In my Game Actor class constructor I pass a boost::shared_ptr<IEventListener*>(this) to the Event Manager so I guess in essence I do what you say (using a raw pointer twice)-- however, if I somehow cast the IActor shared pointer into a IEventListener shared pointer would that help? - I think not - right? - In essence I would still be following 2 ref counting regimes to the same memory... Thinking further: the boost::function method effectively means I would be passing a raw function pointer to the Event Manager for the call back and if I am happy to do that then why not just pass an IEventListener* to the Event Manager and avoid the object management conflict of the shared_ptrs. So given where I am - that's probably simplest...

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In my Game Actor class constructor I pass a boost::shared_ptr<IEventListener*>(this) to the Event Manager so I guess in essence I do what you say (using a raw pointer twice)


You might look into enable_shared_from_this. It might help provide some of the functionality you are looking for. The multiple inheritance might cause some problems still.

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Perhaps this will shed some light:
#include <iostream>
#include <boost/shared_ptr.hpp>

struct Base1 {
virtual ~Base1() {}
};

struct Base2 {
virtual ~Base2() {}
};

struct Derived : Base1, Base2 {
~Derived() {
std::cout << "Derived destroyed!\n";
}
};

int main() {
// Derived *d = new Derived; <-- This would result in a double destruction! Use the following line instead.
boost::shared_ptr<Derived> d(new Derived);

boost::shared_ptr<Base1> b1(d);
boost::shared_ptr<Base2> b2(d);
}

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Perhaps this will shed some light:
#include <iostream>
#include <boost/shared_ptr.hpp>

struct Base1 {
virtual ~Base1() {}
};

struct Base2 {
virtual ~Base2() {}
};

struct Derived : Base1, Base2 {
~Derived() {
std::cout << "Derived destroyed!\n";
}
};

int main() {
// Derived *d = new Derived; <-- This would result in a double destruction! Use the following line instead.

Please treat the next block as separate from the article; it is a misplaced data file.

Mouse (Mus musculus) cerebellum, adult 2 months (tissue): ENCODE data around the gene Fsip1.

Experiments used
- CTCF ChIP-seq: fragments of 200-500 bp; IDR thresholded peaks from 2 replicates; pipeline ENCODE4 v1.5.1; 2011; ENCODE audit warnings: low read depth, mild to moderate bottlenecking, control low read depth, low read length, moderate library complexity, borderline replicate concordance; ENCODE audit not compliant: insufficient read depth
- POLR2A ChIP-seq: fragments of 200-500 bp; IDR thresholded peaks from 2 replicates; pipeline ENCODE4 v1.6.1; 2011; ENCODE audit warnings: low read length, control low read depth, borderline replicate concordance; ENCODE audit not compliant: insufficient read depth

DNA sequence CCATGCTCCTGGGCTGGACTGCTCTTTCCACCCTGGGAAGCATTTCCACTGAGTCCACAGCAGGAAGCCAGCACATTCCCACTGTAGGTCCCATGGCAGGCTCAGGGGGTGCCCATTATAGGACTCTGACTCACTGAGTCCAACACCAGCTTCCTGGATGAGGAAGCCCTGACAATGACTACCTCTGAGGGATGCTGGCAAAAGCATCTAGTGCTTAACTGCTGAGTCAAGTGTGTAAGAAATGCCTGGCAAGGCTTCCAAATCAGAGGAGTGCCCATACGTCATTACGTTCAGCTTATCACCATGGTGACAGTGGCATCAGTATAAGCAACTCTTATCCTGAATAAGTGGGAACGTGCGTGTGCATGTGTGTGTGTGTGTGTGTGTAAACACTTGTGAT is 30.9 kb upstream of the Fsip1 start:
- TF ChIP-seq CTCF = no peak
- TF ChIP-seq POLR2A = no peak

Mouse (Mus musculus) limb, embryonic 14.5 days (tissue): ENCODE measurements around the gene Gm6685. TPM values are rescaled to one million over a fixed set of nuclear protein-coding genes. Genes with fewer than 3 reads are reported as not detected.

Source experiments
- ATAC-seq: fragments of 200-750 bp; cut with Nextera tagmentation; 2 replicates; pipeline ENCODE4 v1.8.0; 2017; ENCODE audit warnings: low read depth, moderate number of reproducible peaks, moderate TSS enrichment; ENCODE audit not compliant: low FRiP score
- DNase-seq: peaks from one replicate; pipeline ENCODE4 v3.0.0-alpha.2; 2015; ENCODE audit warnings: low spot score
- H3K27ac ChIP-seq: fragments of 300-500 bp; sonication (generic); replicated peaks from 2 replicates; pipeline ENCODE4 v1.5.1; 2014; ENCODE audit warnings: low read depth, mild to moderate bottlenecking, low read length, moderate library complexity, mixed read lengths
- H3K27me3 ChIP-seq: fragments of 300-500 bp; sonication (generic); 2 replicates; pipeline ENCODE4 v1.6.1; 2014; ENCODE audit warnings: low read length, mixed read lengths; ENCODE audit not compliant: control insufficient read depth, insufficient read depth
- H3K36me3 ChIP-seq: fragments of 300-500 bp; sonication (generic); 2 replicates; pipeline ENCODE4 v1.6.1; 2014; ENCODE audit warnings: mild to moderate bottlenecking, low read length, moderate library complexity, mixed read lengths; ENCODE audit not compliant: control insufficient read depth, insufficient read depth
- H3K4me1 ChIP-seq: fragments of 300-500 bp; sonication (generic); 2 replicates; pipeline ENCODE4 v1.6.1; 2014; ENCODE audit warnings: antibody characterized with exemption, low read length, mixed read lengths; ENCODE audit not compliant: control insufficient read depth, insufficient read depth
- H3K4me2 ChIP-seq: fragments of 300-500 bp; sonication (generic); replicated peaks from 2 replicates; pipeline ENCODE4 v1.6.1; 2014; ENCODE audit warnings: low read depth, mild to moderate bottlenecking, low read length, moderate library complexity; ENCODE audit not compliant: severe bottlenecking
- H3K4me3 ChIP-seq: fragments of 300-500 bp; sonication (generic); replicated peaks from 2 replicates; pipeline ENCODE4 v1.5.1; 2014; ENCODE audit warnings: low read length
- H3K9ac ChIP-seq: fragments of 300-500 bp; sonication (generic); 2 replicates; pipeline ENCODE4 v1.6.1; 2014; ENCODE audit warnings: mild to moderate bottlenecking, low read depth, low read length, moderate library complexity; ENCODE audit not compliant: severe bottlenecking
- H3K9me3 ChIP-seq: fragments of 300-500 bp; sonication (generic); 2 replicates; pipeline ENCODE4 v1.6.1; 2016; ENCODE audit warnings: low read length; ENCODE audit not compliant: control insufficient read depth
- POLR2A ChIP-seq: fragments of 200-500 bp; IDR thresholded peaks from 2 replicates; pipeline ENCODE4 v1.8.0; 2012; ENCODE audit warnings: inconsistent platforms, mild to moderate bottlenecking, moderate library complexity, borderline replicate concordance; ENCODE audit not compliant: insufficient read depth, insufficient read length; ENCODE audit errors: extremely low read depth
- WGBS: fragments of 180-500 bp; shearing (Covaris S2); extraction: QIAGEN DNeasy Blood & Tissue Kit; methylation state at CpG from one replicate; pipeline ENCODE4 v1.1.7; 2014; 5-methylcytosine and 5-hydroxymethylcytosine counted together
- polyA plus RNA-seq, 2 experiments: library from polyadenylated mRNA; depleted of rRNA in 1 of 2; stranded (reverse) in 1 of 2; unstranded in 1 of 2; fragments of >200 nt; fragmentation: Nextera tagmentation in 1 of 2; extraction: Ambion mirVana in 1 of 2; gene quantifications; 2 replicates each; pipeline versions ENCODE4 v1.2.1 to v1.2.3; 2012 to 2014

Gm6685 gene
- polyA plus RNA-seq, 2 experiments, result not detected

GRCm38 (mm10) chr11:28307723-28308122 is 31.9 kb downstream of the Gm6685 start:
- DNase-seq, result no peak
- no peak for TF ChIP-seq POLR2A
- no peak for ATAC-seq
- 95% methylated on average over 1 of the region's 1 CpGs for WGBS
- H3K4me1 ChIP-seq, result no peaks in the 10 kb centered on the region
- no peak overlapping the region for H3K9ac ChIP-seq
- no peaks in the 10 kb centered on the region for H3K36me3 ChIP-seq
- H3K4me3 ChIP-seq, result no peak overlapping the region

boost::shared_ptr<Derived> d(new Derived);

boost::shared_ptr<Base1> b1(d);
boost::shared_ptr<Base2> b2(d);
}



Great! I am definitely learning here.... clearly the shared_ptr is a more complex beast than I thought. This code avoids the double destruct and the various shared_ptrs within the class hierarchy seem to keep track... eg. if I reset b1, then b2 also shows a ref decrement. (magic! - I suppose ultimately in the depths the derived shared pointers ref-count the base object...). And to enable all this, as you say, I need to make sure I seed new shared_pts from old shared_ptrs (not raw/this). Thanks.

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[quote name='Chris_J_H' timestamp='1320676016' post='4881404']
In my Game Actor class constructor I pass a boost::shared_ptr<IEventListener*>(this) to the Event Manager so I guess in essence I do what you say (using a raw pointer twice)


You might look into enable_shared_from_this. It might help provide some of the functionality you are looking for. The multiple inheritance might cause some problems still.
[/quote]

Thanks for the tip - yes, absolutely, I need this if I am going to use this to generate a shared_ptr without messing up the ref count. Also, I note on investigation that I mustn't use this within the constructor as, for this to work, there must be a pre-existing shared_ptr to the resource.